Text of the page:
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A macro tutorial with bellows
Posted By: Peter Zack, 04-07-2008, 09:03 AM

Bored yesterday (weathers getting nicer here but everything is brown and muddy). So I dug out the bellows with the intention of selling the kit. Started to take some sample shots to show the magnifications of the lenses. Might keep this setup which consists of a 150mm M42 bellows, Helios 58mm, Focal 35mm, a Tele Lentar 105mm f2.8 (which requires a T- mount) and an Accura Anastigmat f4.5, 150mm. The 105 on the bellows has a collar that allows a pair of small flashes to be mounted, made by Spiratone. The 105 and 150mm are dedicated macro lenses with a ton of blades which keeps the highlights pretty smooth. Only issue with these lenses can be some CA if you really pixel peep. It just depends on the subject.

Kit:


150 with full bellows extension


150 again full bellows


58mm with full extension


105mm with full bellows extension. 100% crop of the last picture. Holds up pretty well.


105mm with full extension.


So I thought some of you that are interested in macro shooting might find this interesting. It's not that expensive to do, as all these lenses sell at reasonable prices. The Helios 58mm was $15.00 right here on the forums. The bellows was less than $50 I think. All the different lengths give a number of options. It can be hand held quite easily (thanks t SR) as well but best with a tripod. The 150mm is the best lens for this IMO. It gives about 15-16 inches of working distance and that lets lots of light around the subject. Plus you don't scare off the bugs as easily.

I didn't shoot the 35mm Focal because that is such a close focus lens at about 2x the magnification of the 58mm on a bellows at 150mm. (around 4.28x life sized). But for super close up shooting the shorter lens gets you right there. To calculate the magnification, just divide the extension by the focal length of the lens. So the 150mm here will give a 1:1. The 58mm will give 2.58 times life sized. You have to use stop down metering and I find about 3 stops of underexposure from the meter reading seems to be about right. The 105 has oil on the blades but this is one case where it doesn't matter. You focus wide open and then stop down manually to meter the shot and fire away.

Anyone having any questions, I'd be happy to respond. Others should add macro thoughts/shots here as well.

Last edited by Peter Zack; 04-16-2008 at 06:23 AM.
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04-08-2008, 07:58 AM   #16
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Looks like a K10D on viagra

Thanks Peter, good explanation and tutorial, I have no idea where to get a set of bellows though (maybe peebay i suppose), but I want to try them out!

04-08-2008, 08:14 AM   #17
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Leadbelly, The Bellows is 150mm on mine. I never measured the 50mm attached for focus distance but it's only about 2 inches or so at 150mm extension. 100mm is more than enough most of the time.

Tom Fleabay (we should start an Ebay anacronym thread) is the best source I find. There are usually 10+ any given week and rarely go for more than $40 or so. There's no real need to spend a fortune on the bellows as long as it's light tight and sturdy the rest is extra. K mount is nice since you can use a macro lens like Kim's 100mm f3.5 or Dave's Sigma 105 f2.8. Or an FA35mm, 43mm Ltd right up to a 135mm or even a 200mm. Using a dedicated macro lens with a bellows is a real plus as you can use the lens to get closer, get the shot framed better and much easier focus.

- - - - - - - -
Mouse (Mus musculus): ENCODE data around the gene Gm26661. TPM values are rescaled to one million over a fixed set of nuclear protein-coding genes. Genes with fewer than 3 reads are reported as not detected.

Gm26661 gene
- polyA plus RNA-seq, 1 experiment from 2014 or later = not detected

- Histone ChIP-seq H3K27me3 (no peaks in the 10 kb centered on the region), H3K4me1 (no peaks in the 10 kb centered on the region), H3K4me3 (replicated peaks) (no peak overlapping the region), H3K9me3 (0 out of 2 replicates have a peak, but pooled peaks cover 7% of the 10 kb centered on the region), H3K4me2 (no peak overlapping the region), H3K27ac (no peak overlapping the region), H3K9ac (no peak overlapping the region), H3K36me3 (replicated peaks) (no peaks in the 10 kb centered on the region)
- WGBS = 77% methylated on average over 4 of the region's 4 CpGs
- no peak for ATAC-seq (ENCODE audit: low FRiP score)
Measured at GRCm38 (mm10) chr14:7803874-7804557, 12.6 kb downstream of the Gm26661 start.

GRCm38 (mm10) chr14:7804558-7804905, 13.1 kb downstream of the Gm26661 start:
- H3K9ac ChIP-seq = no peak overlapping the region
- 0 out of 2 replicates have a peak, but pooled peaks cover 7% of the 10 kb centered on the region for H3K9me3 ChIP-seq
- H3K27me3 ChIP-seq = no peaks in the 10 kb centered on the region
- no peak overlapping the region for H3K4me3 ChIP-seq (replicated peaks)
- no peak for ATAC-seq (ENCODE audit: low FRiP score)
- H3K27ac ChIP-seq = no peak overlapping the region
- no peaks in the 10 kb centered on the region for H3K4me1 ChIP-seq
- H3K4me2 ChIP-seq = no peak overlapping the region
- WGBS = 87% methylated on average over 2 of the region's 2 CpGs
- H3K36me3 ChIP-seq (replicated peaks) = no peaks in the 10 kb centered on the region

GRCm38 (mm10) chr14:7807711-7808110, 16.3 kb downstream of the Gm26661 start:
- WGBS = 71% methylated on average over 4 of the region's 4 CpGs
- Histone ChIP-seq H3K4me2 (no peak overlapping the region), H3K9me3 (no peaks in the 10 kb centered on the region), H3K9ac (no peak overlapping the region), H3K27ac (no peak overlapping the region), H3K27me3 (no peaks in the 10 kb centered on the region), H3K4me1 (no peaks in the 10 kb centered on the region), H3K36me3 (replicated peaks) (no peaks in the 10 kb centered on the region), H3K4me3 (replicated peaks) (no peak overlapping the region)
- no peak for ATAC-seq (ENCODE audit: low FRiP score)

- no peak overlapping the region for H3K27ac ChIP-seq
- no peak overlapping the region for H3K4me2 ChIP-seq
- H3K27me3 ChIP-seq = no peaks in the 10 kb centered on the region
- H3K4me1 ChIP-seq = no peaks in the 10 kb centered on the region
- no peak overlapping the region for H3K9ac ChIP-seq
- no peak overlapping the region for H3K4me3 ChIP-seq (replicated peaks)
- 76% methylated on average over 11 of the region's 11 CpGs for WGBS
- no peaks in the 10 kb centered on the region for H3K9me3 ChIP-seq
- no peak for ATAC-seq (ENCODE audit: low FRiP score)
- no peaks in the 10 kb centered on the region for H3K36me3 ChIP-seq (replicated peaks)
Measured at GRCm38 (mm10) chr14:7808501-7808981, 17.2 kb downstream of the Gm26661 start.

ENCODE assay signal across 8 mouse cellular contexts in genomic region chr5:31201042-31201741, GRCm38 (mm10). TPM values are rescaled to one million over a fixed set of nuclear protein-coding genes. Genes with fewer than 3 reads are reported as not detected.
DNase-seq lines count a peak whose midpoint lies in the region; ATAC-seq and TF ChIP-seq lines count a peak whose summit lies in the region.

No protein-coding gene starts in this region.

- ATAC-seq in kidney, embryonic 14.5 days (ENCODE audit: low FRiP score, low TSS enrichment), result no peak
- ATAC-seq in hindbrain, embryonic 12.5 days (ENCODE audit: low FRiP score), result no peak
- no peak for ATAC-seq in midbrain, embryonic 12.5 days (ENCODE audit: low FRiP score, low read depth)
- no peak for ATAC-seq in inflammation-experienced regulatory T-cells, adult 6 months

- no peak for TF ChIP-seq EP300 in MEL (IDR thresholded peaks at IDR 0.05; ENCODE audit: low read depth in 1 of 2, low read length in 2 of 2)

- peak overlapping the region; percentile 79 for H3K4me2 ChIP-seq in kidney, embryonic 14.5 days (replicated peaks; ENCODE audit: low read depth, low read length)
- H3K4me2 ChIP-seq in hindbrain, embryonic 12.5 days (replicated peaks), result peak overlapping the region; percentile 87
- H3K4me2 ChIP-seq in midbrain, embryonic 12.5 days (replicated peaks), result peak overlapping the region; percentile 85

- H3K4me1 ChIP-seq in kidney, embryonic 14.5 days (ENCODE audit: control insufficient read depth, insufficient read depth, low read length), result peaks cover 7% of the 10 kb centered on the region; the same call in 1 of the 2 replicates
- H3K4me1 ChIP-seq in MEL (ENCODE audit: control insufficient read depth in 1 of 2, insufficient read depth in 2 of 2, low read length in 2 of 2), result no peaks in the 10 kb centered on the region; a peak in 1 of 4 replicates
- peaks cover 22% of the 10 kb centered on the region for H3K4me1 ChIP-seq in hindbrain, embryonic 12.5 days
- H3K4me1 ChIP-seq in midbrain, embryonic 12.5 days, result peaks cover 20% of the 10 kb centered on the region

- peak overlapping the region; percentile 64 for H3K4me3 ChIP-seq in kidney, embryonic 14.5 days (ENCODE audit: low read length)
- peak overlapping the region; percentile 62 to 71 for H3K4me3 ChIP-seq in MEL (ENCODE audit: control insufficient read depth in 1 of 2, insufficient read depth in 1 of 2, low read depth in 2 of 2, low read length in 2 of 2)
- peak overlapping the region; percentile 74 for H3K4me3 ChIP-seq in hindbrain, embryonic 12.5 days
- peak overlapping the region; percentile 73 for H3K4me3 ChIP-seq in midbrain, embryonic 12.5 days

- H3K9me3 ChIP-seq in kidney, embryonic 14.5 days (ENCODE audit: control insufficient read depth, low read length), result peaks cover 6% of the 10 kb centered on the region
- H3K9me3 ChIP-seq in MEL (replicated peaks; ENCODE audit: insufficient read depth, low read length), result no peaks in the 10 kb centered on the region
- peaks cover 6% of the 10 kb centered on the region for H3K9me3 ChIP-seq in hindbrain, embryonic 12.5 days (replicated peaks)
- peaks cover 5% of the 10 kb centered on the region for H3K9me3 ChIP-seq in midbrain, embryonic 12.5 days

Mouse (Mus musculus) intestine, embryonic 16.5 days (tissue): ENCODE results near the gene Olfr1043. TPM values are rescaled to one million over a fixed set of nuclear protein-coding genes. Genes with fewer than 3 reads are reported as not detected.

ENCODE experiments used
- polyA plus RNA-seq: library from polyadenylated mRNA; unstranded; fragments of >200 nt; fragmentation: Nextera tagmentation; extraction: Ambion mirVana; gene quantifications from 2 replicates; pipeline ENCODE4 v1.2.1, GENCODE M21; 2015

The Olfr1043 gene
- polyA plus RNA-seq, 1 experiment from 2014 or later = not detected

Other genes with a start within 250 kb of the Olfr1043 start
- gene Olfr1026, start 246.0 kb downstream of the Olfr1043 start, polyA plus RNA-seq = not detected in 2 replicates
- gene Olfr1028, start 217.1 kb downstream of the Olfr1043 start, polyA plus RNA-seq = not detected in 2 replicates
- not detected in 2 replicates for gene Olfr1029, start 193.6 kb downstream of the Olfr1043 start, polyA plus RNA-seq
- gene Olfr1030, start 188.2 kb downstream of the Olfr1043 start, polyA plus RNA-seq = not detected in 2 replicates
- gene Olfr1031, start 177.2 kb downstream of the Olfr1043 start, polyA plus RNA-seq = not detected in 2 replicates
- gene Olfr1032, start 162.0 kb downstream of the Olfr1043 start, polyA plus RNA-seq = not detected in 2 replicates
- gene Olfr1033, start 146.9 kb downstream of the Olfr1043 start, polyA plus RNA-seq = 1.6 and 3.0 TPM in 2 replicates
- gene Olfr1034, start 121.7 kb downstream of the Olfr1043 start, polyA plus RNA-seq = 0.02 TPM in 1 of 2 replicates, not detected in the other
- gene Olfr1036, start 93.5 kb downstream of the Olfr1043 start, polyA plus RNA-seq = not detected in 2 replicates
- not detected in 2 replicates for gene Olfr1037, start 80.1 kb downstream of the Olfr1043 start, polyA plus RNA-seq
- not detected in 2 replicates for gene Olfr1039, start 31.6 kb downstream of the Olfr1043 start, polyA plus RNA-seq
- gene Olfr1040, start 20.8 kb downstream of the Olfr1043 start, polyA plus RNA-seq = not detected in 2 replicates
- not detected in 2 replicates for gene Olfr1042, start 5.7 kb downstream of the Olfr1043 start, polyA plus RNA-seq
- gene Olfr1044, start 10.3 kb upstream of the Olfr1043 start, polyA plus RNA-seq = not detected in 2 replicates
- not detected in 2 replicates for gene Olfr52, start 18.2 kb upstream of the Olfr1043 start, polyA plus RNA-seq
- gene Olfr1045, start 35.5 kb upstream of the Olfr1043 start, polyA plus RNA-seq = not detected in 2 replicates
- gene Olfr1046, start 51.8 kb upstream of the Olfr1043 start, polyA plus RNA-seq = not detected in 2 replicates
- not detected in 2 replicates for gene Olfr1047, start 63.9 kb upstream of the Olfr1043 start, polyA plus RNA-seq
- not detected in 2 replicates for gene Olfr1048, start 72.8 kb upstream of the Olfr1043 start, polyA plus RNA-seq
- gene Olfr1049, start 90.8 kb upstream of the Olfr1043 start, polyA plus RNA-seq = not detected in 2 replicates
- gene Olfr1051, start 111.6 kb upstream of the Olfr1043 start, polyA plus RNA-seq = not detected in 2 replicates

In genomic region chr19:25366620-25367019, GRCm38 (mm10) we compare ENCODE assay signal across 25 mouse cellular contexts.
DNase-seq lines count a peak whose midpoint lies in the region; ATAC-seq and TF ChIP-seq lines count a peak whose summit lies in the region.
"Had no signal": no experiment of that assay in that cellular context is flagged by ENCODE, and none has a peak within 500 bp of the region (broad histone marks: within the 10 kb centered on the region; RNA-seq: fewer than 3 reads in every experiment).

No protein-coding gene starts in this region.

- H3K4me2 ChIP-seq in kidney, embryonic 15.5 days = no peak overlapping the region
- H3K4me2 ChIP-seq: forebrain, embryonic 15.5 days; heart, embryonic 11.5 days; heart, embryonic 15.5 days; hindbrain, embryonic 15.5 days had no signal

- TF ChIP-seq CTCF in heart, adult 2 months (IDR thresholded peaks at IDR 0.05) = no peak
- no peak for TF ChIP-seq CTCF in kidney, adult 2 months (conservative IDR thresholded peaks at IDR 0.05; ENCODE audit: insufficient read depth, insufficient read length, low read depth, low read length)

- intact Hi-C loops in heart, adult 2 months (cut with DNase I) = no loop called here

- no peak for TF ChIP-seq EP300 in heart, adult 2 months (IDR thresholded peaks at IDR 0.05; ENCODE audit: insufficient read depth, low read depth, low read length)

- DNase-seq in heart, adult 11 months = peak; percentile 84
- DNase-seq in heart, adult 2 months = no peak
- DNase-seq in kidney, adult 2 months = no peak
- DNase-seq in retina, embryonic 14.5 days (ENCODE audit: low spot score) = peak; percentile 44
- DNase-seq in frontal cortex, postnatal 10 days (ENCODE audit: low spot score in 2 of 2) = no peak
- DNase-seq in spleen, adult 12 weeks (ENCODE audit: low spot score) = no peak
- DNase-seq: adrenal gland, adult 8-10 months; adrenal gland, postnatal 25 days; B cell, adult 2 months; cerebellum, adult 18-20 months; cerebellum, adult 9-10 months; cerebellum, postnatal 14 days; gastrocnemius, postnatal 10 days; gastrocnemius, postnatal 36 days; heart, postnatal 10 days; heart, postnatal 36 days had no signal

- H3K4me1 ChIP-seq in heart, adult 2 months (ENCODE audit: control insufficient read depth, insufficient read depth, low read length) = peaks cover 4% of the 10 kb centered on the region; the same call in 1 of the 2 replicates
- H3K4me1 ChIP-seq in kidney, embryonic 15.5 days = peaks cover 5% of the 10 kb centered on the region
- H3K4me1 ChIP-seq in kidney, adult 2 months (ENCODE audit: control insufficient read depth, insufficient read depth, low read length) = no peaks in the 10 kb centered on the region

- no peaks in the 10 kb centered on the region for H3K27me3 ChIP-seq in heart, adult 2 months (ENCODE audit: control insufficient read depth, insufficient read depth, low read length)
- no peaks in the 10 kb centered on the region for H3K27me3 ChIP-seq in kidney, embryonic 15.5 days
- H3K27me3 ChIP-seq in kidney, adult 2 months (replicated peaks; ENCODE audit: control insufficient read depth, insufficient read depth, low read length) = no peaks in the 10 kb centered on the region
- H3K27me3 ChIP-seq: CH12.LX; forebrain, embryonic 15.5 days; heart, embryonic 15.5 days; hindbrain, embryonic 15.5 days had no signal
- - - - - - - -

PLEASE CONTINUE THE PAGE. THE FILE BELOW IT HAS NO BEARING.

I'm at work but in a day or so I'll add a few more equipment pictures such as the focus rails and adapters I have in my kit.

Last edited by Peter Zack; 04-12-2008 at 03:06 AM.
04-11-2008, 11:11 PM   #18
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Peter,
This is great info and I am trying to understand all of it.

So, using a shorter focal length lens such as a 35mm will require you to be closer to the subject than if you use a 50mm lens? The 31mm ltd would then be a bad choice for bellows use because I would have to be extreemly close to the subject?

A 50mm lens with the bellows set to 50mm will give 1:1, but extending the bellows to 100mm will give 2:1 magnification with the same lens?

When going from the 50mm bellows length to 100mm length (not changing the lens), does the focus distance change?

Thanks for your post and any help.
04-12-2008, 03:06 AM   #19
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Wiseman, That's correct. the shorter the lens the closer it will focus and the higher the magnification when the bellows is fully extended. The math is fairly simple. If you use a 150mm lens on 150mm bellows (fully extended) the image is 1:1 (or life sized). 100mm lens on a 150mm bellows the image is 1.5 times life sized. If you use a 35mm lens at 150mm of extension the image is 4.28 times life sized. So the same amount of extension = lifesized images.

So you are correct that a 50mm lens at 100mm of extension gives 2:1 or double life sized magnification. Focus distance does not change much (1-2 inches) and is very close to the lens. I could set it up and measure it for you today as I've been meaning to take a couple more pictures of the focus rails etc. A 50mm lens has one issue though with bellows that are not fully extended. The rail(s) that the bellows run on can get in the way with a short lens because the rails stick out front. Since the focus distance is only about 1.5-2 inches you may not be able to get the subject focused unless the bellows is almost fully extended or at least the front element of the lens is out to the edge of the rails.

Back when these were more popular, the common lens to use was a 100mm, 105mm or a 150mm. There were some 75mm lenses but less common. The reason was that the lens could be used with the bellows fully closed to fully extended without issues with the rails. The focus distance from a 50mm to a 100mm lens multiplies by about 10 making it's use much easier.

Since so many of us have old 135mm lenses or can get one from Ebay for $30. I thought this might help some people get started shooting macros when the flowers start appearing.

IMO a bellows (although funny looking and bigger) is better than a set of extension tubes. It's much more adjustable and once you've practiced, understood the exposure settings, focus technique and so on, you can get very good results at even higher magnifications than a macro lens.


Last edited by Peter Zack; 04-12-2008 at 07:44 AM.
04-12-2008, 07:38 AM   #20
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I have both extension tubes, and a set of bellows - picked the m42 bellows up for $30 in great condition, just a bit dirty, added a $30 super-tak 55, and a $5 k-mount adapter works great - its a bit heavy, and the working distance is pretty short, but its fun to play with for sure...

Thanks for extra info Peter!!
04-12-2008, 01:53 PM   #21
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I did a little more with my setup and the 58mm has 70mm; from the front element to the subject as working distance. That's at 100mm extension. The 150mm lens has 390mm of working distance at 150mm extension and the 105 has 200mm of working distance at 150mm extension.